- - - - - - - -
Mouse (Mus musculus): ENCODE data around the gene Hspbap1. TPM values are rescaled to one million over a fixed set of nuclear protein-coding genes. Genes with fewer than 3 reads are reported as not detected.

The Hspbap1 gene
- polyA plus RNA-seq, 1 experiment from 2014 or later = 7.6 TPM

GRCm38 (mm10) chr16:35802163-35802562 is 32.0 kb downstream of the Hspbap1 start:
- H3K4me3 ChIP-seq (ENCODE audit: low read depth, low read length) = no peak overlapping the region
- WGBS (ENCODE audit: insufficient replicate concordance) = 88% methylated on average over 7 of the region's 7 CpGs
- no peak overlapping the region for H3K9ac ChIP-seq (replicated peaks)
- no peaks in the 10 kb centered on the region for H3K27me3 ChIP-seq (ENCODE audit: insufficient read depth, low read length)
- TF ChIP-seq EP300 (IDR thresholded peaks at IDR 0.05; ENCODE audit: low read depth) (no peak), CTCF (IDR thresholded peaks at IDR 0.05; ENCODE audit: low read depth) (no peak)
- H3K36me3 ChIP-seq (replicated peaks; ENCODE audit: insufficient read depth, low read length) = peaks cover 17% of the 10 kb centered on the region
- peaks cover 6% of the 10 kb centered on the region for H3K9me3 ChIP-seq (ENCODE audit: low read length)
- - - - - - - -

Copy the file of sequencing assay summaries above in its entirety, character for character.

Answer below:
Mouse (Mus musculus): ENCODE data around the gene Hspbap1. TPM values are rescaled to one million over a fixed set of nuclear protein-coding genes. Genes with fewer than 3 reads are reported as not detected.

The Hspbap1 gene
- polyA plus RNA-seq, 1 experiment from 2014 or later = 7.6 TPM

GRCm38 (mm10) chr16:35802163-35802562 is 32.0 kb downstream of the Hspbap1 start:
- H3K4me3 ChIP-seq (ENCODE audit: low read depth, low read length) = no peak overlapping the region
- WGBS (ENCODE audit: insufficient replicate concordance) = 88% methylated on average over 7 of the region's 7 CpGs
- no peak overlapping the region for H3K9ac ChIP-seq (replicated peaks)
- no peaks in the 10 kb centered on the region for H3K27me3 ChIP-seq (ENCODE audit: insufficient read depth, low read length)
- TF ChIP-seq EP300 (IDR thresholded peaks at IDR 0.05; ENCODE audit: low read depth) (no peak), CTCF (IDR thresholded peaks at IDR 0.05; ENCODE audit: low read depth) (no peak)
- H3K36me3 ChIP-seq (replicated peaks; ENCODE audit: insufficient read depth, low read length) = peaks cover 17% of the 10 kb centered on the region
- peaks cover 6% of the 10 kb centered on the region for H3K9me3 ChIP-seq (ENCODE audit: low read length)